As a result, DraftKings finished with more cumulative monthly taxable adjusted revenue with $21 million compared to BetMGM’s $17.8 million when including the additional deductions of voided and canceled wagers, resettlements, adjustments, and the federal excise tax. The last of those deductions impacts high-volume operators more. As an example, FanDuel’s excise tax for the month of July was $268,198, while Bally Bet‘s was less than $550.
The other two sportsbooks among the 10 in full-year operations that paid taxes, PointsBet and WynnBET, did so in just one month. PointsBet’s levy in June was $62,556 after its best month since launching operations last December, and the nearly $685,000 in adjusted revenue outpaced the carryover from May to allow the Australian-based book to finish in the black. WynnBET made its lone payment of $5,713 in July, the most visible effect of the change in law which took effect in July prohibiting operators from claiming promotional deductions once they’ve conducted wagering for more than 12 months.
Carryover rules also play a big role
Most states that conduct wagering have some sort of rule regarding negative taxable revenue carryover, which allows an operator to “carry” a negative adjusted revenue amount into the following month to zero out the tax it would have paid the previous month. For example, if a sportsbook in Virginia finished with a -$100,000 adjusted revenue total for a given month, the 15% tax rate means there would be $15,000 in outstanding taxes. Should the sportsbook finish with a positive AGR the following month, the first $100,000 or less would go against that amount to zero out the taxes owed.
In the case of Virginia, operators are allowed to carry over negative AGR in perpetuity, which was a key reason four operators did not pay any state taxes the first seven months of the year, and why PointsBet and WynnBET paid relatively paltry amounts. Of the four operators that did not pay any taxes, only Bally Bet finished with a negative cumulative AGR before monthly carryovers.
Caesars, which generated close to $230 million handle from January through July, totaled slightly more than $1 million in AGR in that span. However, it also carried over a negative AGR from the end of 2021 and finished with a negative AGR in both January and February to further inflate that loss. By the end of February, Caesars was sporting an AGR of more than -$4.7 million — the largest deficit of any of the 10 operators.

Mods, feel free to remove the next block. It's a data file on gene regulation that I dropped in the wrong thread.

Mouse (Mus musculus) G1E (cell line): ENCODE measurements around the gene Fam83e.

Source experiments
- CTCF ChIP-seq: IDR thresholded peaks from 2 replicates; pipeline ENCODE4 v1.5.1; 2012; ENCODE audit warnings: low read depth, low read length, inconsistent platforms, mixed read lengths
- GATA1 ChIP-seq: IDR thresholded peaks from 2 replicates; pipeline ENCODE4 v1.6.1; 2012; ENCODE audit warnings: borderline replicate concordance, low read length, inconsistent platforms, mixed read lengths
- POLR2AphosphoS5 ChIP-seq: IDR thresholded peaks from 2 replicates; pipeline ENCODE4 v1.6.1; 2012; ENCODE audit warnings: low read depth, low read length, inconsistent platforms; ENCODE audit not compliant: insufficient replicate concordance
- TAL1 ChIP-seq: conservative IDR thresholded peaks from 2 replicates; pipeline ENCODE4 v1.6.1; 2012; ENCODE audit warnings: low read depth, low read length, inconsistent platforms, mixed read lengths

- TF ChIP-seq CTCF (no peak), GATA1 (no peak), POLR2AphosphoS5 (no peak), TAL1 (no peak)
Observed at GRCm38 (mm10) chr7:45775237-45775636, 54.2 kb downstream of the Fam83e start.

From March to July, Caesars generated close to $8.8 million in gross revenue, but more than $2.7 million of that was classified as monthly noncash winnings and nearly $3.6 million were classified as additional deductions. Caesars finished with positive AGR each of those five months, but that revenue was not taxed, as it was put against the carryover of negative AGR Caesars had accrued since launch in February 2021.
Caesars ‘net AGR dropped under negative $2 million entering August, thanks in part to not being able to claim promotional deductions in July. The sportsbook finished with a monthly AGR of $733,240, or 64.7% of the more than $1.1 million in gross revenue for the month. Its total AGR of $313,606 for the first six months of the year accounted for less than 3% of the nearly $10.6 million in gross revenue.
Expect higher tax receipts going forward
As the months move forward, existing operators will continue to zero out their balances, though the pace will largely depend on how they fare as opposed to how much they can claim in monthly noncash winnings. The state record 13% hold for gross revenue reported for August may have accelerated the pace for operators to reach the break-even point, with nine operators finishing with positive adjusted revenue eligible for taxation.
Through the first seven months of 2022, that total never exceeded seven, and even that could be taken with a grain of salt, as some books — including Hard Rock, Betway, and SI Sportsbook — that finished with positive AGR beyond the “Big 4” were in their first months of operation.
Promotional revenue fell off the proverbial cliff when the new rules took effect, plunging from $7.8 million in June to less than $400,000 in July. It increased nearly three-fold in August to $1.1 million, but that figure will take a notable decline in October when Barstool crosses the 12-month threshold, and again in December when PointsBet does likewise.
The early returns, however, are encouraging for Virginia’s coffers. The nearly $4.5 million in tax receipts collected in August was an all-time monthly high and marked just the second time the total exceeded $4 million. There have been more than $7.5 million in tax receipts the last two months, and that accounts for 17.5% of the overall $43.1 million collected since launching in late January 2021.